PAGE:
New Faculty Profile: Dr. Warren Waren

Dr. Warren Waren is the newest member of the Sociology Department at UCF and comes to us from Loyola University New Orleans. Like many of his students at the Cocoa Campus, Dr. Waren was a non-traditional student who balanced work and study. After completing his Associate’s and Bachelor’s degrees in Oklahoma he worked in advertising, pollution control monitoring, and also as a professional musician in Nashville. Dr. Waren completed his Master’s in Sociology at the University of Arkansas and his PhD at Texas A&M with an emphasis on demography and quantitative techniques.

Dr. Waren’s research examines the social inequality between minority groups using demographic techniques. His current project investigates income inequality between hetero- and homosexual women in the United States. Although some previous research indicated that homosexual women earn more, Dr. Waren and his colleague discovered that homosexual women were actually paid less by their employers. However, when considering earnings from investments and business ownership, homosexual women earned more on average than heterosexual women. These high earnings accounted for the earlier findings. Dr. Waren is also an active researcher in the areas of residential segregation, the experiences of Latino day laborers in post Katrina New Orleans, voluntarily childless men, and the role of music in social movements.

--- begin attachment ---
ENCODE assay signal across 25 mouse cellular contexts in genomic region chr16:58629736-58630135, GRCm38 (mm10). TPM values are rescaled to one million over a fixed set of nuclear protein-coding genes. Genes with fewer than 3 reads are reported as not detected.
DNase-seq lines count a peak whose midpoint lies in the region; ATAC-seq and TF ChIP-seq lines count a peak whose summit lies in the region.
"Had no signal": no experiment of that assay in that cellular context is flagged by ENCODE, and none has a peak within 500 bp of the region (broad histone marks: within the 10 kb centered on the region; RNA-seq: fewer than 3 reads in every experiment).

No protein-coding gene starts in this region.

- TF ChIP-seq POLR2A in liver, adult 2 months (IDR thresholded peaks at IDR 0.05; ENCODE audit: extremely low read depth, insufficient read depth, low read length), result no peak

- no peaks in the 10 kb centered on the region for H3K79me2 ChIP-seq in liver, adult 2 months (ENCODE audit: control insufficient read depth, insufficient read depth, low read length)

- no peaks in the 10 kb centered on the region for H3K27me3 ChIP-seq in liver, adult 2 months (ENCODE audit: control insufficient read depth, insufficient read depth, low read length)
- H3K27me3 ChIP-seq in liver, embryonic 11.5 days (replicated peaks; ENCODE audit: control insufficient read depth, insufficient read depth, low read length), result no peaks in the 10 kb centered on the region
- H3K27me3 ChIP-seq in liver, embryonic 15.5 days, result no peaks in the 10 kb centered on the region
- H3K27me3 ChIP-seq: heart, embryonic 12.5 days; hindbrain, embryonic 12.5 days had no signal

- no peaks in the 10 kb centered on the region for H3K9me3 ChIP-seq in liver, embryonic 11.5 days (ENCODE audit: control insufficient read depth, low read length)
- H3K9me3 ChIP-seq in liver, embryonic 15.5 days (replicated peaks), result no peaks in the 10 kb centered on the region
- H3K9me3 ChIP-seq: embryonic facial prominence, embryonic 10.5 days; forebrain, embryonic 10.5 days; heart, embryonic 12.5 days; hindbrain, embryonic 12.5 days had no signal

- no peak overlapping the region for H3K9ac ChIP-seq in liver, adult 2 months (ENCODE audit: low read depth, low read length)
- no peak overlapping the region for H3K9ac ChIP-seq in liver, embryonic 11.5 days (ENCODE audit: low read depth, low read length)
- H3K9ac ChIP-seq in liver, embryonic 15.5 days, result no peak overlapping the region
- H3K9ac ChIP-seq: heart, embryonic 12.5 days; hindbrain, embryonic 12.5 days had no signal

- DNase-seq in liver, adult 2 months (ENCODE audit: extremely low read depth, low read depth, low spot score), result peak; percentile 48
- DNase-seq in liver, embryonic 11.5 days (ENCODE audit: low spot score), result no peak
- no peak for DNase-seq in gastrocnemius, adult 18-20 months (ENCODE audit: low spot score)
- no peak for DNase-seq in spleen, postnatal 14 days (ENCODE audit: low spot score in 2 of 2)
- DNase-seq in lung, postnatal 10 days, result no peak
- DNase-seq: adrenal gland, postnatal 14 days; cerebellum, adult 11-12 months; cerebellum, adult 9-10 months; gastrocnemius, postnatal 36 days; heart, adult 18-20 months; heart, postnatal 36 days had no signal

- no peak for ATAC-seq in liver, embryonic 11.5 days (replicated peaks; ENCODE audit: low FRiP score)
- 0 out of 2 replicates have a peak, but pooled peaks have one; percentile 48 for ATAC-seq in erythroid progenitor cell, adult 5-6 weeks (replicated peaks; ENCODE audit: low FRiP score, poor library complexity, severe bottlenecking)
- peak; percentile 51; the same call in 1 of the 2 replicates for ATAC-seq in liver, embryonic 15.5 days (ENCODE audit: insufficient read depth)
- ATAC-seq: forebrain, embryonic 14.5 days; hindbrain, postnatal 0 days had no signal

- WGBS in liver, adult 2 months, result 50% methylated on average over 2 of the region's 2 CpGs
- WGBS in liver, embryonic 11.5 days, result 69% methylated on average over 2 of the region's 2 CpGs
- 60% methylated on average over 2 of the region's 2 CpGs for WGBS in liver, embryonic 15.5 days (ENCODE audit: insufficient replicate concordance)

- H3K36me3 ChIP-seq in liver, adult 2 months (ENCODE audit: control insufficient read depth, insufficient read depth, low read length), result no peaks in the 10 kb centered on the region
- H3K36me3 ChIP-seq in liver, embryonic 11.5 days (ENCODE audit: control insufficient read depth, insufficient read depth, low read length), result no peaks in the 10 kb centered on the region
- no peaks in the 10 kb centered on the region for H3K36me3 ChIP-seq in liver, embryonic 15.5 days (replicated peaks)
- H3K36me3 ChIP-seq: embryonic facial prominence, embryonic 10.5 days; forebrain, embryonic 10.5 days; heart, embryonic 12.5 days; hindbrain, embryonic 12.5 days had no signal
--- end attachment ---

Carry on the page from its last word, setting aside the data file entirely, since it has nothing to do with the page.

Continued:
In the fall semester of 2010 Dr. Waren will be teaching Applied Social Statistics (SYA 3400C), Research Methods (SYA 4300C), and Race and Ethnicity (SYD 3700).

Statistics is one of the primary tools used by social scientists to demonstrate differences between groups, the efficiency of social policies, and to identify and isolate the contributing factors of many social processes. The course on research methods emphasizes that knowledge comes from good research. And good research comes from good data. And good data come from rigorous research design and implementation.

The course on race and ethnicity will do much more than just present a history of race in the United States. Rather, it will highlight the recurring patterns sociologists see across many cultures that result in the development of groups of “us” vs. “them”. In the spring semester, Dr. Waren will teach a course on the Sociology of Music.